The sum of all the loads
connected to the electrical system.
The ratio of the maximum operating load to the load connected to a system. The demand factor is usually less than and cannot be greater than unity.
The actual operating load in kilowatts of a system.
The demand load may be measured using a watt meter or calculated by multiplying the connected load by the Demand Factor. For electrical energy suppliers revenue metering purposes maximum demand is averaged over a small increment of time, usually 30 minutes or sometimes 15 minutes.
The ratio of the sum of the demands on a system to the maximum demand. The diversity factor is always greater than or equal to unity.
Load factor is the ratio of the average demand to the maximum demand over a defined interval.
In most commercial office buildings, for example, between the hours of 9.00 a.m. to 6.00 p.m. the load factor is usually close to unity.
Active power is the time average of instantaneous power when the average is taken over a complete cycle of an A/C waveform.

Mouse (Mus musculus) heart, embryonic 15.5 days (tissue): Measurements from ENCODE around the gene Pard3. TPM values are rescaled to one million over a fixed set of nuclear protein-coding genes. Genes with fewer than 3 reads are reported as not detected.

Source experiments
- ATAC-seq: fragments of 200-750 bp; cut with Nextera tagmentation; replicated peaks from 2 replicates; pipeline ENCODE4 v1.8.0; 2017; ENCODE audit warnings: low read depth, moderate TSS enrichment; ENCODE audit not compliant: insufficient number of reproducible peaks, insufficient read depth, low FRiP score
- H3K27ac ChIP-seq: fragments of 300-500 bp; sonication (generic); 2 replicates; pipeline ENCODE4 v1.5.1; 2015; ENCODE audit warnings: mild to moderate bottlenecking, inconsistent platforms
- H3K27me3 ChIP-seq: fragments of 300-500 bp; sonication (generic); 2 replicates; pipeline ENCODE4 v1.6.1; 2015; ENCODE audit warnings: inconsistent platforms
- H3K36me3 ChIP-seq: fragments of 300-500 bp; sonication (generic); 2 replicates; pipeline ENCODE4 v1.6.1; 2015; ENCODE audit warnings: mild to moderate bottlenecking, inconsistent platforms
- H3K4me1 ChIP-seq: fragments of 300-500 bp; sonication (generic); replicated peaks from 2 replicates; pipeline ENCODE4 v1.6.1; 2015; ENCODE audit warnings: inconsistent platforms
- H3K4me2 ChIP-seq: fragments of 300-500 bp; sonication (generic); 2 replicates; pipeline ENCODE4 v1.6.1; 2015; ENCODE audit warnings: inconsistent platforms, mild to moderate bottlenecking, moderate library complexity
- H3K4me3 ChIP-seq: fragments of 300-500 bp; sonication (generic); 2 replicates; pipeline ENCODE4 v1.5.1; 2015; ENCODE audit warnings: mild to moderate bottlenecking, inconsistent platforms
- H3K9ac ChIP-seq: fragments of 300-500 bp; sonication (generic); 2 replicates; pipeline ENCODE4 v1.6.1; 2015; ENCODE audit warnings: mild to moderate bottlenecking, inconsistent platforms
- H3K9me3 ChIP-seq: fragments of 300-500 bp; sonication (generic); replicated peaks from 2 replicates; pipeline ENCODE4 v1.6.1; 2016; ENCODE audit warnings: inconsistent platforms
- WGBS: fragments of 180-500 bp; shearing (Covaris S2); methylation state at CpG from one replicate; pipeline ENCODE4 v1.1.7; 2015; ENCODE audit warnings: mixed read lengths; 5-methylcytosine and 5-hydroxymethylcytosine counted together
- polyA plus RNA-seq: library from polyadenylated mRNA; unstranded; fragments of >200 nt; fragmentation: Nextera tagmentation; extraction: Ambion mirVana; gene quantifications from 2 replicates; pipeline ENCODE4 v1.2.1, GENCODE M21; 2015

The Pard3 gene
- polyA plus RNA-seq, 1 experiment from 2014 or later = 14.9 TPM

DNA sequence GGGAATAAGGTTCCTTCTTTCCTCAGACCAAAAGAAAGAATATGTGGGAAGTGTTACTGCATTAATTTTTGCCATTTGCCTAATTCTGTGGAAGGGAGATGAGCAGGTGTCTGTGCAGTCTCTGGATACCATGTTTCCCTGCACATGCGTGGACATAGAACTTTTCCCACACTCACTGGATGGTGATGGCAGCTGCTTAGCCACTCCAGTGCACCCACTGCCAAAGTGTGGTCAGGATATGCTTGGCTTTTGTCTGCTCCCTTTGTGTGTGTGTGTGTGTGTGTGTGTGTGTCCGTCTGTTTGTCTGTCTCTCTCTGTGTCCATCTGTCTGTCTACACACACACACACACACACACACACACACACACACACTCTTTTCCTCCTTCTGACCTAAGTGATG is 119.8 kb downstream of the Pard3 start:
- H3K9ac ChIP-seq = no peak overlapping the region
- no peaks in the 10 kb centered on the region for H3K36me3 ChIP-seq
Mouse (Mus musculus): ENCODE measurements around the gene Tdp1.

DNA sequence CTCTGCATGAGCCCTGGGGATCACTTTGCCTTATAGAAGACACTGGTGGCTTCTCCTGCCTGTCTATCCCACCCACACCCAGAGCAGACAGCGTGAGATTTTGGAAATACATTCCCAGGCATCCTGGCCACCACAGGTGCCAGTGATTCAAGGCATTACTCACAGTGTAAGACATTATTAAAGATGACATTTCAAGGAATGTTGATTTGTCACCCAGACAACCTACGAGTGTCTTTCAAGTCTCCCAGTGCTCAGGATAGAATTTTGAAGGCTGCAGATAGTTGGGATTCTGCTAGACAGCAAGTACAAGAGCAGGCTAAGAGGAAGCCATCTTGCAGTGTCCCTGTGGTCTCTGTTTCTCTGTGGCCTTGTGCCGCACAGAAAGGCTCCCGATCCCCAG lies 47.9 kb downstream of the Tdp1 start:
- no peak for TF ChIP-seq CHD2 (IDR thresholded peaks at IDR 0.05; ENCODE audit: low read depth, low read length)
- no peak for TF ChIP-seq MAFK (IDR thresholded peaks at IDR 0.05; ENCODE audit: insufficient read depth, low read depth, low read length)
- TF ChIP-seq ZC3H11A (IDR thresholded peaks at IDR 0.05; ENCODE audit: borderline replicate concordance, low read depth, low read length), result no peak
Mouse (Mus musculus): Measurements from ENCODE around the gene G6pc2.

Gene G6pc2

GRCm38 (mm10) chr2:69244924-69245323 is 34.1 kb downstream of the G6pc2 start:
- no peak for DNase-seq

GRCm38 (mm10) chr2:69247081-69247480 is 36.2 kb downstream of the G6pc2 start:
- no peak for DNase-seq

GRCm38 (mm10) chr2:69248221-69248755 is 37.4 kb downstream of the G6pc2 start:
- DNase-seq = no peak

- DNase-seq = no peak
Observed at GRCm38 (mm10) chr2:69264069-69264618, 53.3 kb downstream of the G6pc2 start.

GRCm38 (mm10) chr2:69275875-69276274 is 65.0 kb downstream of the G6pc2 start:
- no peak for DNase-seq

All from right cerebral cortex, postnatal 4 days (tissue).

The active power when the voltage and current waveforms are sinusoidal can be calculated by either:
Φ is the angular displacement between the voltage and current waveforms and is known as the power factor angle. Cos Φ is the power factor.
Apparent power is the product of RMS voltage and current - either:
It is often the basis for rating electrical requirement. This traditional definition is based upon sinusoidal waveforms. For non-sinusoidal waveforms other characteristics of the voltage and current waveshape may need to be considered when rating equipment. For example, the peak voltage levels or current levels may be considerably higher than for a sinusoid of the same rms. value. These voltages and currents can contribute to excessive insulation stress, thermal stress, etc.
Power factor can be defined as the ratio of active power, (watts), to apparent power (volt amperes).